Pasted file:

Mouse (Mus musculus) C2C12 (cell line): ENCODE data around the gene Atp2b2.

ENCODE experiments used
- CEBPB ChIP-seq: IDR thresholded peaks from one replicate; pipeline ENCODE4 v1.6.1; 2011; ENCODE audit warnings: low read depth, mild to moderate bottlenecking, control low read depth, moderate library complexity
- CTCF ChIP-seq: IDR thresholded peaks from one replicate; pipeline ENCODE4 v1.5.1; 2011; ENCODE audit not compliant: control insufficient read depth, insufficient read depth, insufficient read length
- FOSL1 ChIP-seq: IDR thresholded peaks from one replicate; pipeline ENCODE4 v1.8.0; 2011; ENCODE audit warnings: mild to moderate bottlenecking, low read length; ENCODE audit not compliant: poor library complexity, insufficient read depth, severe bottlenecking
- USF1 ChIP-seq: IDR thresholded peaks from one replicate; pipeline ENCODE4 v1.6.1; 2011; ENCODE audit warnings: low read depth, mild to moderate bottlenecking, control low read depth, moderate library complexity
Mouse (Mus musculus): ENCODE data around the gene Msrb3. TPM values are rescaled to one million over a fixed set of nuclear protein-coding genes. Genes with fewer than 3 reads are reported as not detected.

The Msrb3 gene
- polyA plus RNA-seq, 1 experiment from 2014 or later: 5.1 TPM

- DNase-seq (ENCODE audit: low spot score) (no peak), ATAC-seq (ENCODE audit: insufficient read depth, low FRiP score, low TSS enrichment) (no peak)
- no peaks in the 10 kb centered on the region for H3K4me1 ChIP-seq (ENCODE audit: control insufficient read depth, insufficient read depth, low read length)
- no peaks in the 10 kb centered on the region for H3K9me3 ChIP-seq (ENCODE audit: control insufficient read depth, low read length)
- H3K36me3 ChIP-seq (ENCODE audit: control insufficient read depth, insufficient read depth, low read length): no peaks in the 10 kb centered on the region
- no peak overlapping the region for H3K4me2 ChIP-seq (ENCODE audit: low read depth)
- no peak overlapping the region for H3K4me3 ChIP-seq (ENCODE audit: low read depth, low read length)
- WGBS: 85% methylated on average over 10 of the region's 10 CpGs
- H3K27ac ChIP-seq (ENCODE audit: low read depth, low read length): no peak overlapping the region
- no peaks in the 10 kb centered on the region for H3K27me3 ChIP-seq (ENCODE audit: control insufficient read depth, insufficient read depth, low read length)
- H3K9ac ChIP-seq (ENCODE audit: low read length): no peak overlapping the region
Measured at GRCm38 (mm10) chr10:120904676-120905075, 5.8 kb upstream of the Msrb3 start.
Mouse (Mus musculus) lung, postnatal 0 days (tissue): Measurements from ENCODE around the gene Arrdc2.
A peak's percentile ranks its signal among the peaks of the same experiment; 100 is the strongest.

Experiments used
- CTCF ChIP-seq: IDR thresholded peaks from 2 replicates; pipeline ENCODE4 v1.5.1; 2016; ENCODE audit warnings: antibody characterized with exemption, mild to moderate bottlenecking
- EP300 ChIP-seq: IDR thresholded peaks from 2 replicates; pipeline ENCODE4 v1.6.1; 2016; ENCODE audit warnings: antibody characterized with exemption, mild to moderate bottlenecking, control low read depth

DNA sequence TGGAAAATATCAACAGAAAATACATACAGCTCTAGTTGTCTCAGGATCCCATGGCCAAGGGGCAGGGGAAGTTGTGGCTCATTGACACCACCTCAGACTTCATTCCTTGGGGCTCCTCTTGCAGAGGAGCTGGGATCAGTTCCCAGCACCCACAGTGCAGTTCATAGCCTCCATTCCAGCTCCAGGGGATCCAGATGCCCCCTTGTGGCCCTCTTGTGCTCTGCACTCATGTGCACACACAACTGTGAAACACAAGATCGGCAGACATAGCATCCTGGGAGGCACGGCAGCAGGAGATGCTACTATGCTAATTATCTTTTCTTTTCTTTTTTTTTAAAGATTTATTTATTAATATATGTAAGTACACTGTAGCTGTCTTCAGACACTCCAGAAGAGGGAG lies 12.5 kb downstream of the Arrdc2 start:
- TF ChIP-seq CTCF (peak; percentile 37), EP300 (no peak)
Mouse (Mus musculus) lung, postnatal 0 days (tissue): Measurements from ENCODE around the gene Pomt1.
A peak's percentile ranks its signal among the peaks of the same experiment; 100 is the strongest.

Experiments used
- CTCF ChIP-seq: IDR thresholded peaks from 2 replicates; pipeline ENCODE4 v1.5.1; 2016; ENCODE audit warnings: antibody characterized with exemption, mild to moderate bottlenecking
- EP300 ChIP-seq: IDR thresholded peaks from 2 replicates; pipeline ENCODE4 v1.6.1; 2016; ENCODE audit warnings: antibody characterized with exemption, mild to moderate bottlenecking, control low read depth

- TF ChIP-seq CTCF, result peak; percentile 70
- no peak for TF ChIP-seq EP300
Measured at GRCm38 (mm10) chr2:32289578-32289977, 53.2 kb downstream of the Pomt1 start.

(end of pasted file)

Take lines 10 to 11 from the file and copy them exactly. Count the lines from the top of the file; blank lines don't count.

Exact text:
- DNase-seq (ENCODE audit: low spot score) (no peak), ATAC-seq (ENCODE audit: insufficient read depth, low FRiP score, low TSS enrichment) (no peak)
- no peaks in the 10 kb centered on the region for H3K4me1 ChIP-seq (ENCODE audit: control insufficient read depth, insufficient read depth, low read length)